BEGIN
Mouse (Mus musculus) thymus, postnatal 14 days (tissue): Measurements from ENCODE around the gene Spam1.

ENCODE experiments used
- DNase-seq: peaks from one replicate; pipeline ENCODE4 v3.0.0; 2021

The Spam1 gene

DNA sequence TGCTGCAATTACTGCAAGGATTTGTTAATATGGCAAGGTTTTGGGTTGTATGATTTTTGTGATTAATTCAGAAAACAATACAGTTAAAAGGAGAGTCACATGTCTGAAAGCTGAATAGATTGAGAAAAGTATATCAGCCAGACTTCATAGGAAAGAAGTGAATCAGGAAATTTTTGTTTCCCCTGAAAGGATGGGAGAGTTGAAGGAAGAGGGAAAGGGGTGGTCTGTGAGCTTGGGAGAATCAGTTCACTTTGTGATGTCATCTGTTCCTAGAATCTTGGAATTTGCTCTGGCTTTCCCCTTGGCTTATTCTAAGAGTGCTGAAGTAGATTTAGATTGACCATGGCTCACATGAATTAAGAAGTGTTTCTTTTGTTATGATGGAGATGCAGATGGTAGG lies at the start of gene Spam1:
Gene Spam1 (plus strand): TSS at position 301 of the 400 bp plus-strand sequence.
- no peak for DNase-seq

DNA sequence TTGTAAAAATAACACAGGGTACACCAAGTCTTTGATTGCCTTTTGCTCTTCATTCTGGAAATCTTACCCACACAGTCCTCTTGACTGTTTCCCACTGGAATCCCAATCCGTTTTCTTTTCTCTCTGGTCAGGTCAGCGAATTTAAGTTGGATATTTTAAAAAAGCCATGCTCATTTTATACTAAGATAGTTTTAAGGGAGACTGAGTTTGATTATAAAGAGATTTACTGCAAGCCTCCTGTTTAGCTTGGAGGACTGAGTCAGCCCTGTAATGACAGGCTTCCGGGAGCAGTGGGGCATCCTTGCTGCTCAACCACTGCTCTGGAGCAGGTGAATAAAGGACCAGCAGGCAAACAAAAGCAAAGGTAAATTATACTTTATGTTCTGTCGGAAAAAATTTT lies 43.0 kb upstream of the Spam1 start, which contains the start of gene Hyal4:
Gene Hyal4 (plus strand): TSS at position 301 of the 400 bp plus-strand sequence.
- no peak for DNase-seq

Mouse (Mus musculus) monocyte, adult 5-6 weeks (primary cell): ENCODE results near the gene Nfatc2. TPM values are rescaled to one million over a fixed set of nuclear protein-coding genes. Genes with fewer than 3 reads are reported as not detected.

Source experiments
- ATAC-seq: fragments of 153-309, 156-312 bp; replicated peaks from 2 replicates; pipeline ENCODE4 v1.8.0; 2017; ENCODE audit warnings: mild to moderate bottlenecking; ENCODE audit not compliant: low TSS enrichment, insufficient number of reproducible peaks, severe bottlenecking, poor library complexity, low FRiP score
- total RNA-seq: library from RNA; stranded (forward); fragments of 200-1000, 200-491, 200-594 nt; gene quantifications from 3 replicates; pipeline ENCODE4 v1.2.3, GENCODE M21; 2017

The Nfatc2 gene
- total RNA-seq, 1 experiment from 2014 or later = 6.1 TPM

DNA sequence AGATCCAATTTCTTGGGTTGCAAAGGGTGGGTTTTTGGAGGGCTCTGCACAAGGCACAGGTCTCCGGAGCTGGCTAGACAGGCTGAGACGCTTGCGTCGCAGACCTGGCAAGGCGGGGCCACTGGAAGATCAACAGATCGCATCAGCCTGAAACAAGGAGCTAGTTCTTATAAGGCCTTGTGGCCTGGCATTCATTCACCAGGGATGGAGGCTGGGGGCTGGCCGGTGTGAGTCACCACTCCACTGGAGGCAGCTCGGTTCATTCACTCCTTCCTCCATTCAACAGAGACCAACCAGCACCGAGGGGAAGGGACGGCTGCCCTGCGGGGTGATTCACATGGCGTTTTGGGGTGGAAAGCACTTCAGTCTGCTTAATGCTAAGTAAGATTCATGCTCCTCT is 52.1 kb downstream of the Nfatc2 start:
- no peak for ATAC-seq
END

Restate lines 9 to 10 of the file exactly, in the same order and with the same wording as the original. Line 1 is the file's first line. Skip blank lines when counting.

Gene Hyal4 (plus strand): TSS at position 301 of the 400 bp plus-strand sequence.
- no peak for DNase-seq